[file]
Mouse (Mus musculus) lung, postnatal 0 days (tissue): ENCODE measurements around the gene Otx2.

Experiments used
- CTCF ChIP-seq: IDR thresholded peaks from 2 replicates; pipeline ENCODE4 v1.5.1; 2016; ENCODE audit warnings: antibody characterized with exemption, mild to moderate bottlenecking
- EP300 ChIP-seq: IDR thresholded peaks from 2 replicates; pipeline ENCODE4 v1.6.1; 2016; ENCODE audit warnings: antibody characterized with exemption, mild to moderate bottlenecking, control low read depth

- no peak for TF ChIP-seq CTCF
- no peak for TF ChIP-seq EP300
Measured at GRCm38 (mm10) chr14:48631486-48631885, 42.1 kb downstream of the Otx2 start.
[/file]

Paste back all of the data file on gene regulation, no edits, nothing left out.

Mouse (Mus musculus) lung, postnatal 0 days (tissue): ENCODE measurements around the gene Otx2.

Experiments used
- CTCF ChIP-seq: IDR thresholded peaks from 2 replicates; pipeline ENCODE4 v1.5.1; 2016; ENCODE audit warnings: antibody characterized with exemption, mild to moderate bottlenecking
- EP300 ChIP-seq: IDR thresholded peaks from 2 replicates; pipeline ENCODE4 v1.6.1; 2016; ENCODE audit warnings: antibody characterized with exemption, mild to moderate bottlenecking, control low read depth

- no peak for TF ChIP-seq CTCF
- no peak for TF ChIP-seq EP300
Measured at GRCm38 (mm10) chr14:48631486-48631885, 42.1 kb downstream of the Otx2 start.